Two Alaskas: Which One Are You Reading About?

Posted on Friday, November 27th, 2009 at 3:32 pm by makennagoodman

Want to know more about what’s really happening politically in Alaska? Don’t go to Sarah Palin. Go to Riki Ott.

(photo from LA Progressive.com)

From LA Progressive:

By design, Sarah Palin has been all over the national media in the last couple of weeks, since the publication of her book,  Going Rogue: An American Life (New York: HaperCollins, 2009). Since her nomination as John McCain’s running mate, Palin has had a major impact on the public consciousness. In the process, she has given many people from the Lower 48 their first serious look at our 49th state, and their first chance to watch a talented Alaskan woman in political action.

Another Alaskan woman, a contemporary of Palin, provides a fascinating counterpoint to the story Palin tells. Riki Ott, perhaps a decade older than Palin, came to Alaska as a young adult in the mid-1980s, while Palin was just a toddler in 1964 when her parents brought her. Ott. with a doctoral degree in marine toxicogy, settled in the fishing town of Cordova and took up the fishing life. Her book,  Not One Drop: Betrayal and Courage in the Wake of the Exxon Valdez Oil Spill (White River Junction, VT: Chelsea Green Publishing, 2008), is the story of how that 1989 spill tore her community apart, and how the people of Cordova fought back over 20 years.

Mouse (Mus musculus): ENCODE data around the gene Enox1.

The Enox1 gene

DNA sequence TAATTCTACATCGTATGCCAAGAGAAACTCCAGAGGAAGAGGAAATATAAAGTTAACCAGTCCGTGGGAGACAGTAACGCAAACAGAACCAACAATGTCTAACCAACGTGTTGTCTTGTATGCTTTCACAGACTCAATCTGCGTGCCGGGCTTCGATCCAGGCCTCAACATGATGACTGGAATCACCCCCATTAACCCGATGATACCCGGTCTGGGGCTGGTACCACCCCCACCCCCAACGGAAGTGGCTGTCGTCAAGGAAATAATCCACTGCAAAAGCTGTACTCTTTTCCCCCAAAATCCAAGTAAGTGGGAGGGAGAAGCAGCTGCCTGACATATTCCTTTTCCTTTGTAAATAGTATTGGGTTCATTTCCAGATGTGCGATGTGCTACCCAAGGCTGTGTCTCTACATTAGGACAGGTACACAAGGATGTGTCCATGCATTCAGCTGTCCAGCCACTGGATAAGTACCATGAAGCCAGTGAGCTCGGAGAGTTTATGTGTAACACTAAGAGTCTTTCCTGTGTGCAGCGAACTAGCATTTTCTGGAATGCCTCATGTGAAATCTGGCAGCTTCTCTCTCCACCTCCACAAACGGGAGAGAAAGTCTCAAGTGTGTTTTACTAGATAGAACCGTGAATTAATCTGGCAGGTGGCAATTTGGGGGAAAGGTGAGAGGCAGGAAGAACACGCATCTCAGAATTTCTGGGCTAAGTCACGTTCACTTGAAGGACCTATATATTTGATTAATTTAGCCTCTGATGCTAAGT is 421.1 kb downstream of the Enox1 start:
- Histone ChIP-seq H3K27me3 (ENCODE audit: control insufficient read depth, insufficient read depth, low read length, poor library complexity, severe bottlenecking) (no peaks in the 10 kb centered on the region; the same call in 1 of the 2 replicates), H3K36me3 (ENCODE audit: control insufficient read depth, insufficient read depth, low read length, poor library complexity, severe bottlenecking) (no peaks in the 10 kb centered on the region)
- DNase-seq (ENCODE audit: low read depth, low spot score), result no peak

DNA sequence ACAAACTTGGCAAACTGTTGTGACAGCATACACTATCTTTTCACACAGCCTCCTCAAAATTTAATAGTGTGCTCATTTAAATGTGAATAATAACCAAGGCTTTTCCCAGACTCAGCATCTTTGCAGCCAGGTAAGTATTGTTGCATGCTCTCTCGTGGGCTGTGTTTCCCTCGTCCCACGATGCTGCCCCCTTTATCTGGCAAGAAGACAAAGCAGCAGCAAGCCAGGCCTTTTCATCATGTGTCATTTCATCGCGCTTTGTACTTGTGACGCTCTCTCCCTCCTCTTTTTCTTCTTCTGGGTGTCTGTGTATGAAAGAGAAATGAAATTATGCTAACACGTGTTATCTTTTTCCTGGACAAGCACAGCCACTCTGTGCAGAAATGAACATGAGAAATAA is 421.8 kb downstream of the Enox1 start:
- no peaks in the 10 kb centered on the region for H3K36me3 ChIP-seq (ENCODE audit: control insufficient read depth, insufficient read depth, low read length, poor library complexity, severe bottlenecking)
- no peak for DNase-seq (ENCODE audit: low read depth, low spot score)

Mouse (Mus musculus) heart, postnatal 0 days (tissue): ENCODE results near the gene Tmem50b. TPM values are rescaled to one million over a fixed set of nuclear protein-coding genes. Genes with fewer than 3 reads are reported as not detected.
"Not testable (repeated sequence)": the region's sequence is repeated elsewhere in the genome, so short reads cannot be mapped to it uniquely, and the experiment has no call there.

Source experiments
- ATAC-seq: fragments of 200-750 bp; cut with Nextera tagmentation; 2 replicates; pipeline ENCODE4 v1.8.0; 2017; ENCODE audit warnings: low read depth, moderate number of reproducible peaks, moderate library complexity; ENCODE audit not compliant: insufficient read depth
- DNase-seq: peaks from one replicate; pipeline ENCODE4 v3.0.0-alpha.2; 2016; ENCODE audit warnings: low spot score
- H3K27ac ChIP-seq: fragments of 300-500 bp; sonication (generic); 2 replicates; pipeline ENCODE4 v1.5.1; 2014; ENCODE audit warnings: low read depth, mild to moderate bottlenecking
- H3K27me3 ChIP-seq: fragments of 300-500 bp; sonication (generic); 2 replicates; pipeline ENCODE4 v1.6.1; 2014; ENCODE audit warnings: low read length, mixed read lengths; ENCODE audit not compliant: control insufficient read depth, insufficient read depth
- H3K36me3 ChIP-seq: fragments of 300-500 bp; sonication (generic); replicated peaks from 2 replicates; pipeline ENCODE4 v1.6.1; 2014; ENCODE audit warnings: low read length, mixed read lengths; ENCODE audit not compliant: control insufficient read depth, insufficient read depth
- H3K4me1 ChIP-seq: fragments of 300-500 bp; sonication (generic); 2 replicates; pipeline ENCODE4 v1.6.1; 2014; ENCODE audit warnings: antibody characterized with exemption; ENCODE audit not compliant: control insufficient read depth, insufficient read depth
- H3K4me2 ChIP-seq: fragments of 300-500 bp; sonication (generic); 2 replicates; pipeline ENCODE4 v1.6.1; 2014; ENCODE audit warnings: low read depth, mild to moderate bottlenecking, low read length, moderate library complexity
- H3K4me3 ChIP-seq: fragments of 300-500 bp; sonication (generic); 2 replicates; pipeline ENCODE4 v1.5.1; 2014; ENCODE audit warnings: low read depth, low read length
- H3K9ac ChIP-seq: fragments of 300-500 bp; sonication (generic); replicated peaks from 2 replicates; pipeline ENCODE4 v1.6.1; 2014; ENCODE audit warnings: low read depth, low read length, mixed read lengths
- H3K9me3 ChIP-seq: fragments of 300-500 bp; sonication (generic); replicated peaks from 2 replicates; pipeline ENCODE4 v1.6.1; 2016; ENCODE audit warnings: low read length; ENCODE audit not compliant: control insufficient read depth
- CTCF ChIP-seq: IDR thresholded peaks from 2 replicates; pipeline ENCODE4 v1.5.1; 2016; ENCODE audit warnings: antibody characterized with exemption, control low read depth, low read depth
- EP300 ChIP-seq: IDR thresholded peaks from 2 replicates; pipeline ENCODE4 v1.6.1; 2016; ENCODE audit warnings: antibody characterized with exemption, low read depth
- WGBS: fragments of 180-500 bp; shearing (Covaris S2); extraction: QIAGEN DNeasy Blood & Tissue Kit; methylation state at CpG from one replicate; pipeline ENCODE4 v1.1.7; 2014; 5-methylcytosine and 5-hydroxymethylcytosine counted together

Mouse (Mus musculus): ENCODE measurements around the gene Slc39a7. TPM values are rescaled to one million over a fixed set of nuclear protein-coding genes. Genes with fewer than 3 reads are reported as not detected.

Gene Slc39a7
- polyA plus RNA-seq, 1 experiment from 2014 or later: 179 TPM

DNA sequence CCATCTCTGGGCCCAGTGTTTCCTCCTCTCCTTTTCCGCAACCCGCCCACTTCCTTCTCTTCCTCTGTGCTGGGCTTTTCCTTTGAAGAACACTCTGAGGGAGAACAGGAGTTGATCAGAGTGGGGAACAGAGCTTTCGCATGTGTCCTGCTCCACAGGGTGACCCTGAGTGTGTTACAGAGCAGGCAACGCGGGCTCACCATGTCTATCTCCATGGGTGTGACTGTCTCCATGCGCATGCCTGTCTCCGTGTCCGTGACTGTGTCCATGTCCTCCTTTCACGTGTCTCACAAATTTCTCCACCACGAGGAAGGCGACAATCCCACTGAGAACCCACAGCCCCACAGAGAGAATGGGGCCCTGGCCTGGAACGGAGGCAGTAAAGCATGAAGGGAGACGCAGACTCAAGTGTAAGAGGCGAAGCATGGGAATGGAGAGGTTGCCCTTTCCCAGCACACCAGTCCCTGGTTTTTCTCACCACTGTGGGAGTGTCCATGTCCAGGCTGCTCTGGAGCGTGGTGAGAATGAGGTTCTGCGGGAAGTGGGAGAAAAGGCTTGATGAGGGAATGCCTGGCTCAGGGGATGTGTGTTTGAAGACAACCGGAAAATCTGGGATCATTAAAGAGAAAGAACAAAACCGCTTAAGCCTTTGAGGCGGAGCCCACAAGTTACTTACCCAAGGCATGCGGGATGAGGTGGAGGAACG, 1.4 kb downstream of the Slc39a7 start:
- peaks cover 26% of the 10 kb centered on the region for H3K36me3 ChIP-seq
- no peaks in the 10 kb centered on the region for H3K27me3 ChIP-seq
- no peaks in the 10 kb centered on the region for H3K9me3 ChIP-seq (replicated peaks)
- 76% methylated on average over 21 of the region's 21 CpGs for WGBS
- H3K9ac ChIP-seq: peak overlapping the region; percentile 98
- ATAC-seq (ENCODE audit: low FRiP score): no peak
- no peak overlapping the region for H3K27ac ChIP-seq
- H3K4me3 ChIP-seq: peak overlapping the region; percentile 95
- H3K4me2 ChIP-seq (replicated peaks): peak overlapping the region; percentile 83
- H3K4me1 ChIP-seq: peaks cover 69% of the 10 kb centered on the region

While Ott focuses her entire book on the struggle for justice in the Exxon Valdez case, Palin devotes just four pages (59-62) to the entire 20-year saga, though she claims that it crystallized her resolve to enter public service. Ott tells of the community’s struggle; Palin tells us about hers. Palin’s political story spans the same years as Ott’s, but you would hardly know that they were talking about the same place.

Both tell of disillusionment. Ott started out accepting Exxon’s assurances that “not one drop” of oil would spill in Prince William Sound, only to learn of gross negligence and determined avoidance of responsibility. She gave up fishing and lost her marriage in order to use her education and leadership skills in service to her community.

[...]

Read the entire article here.

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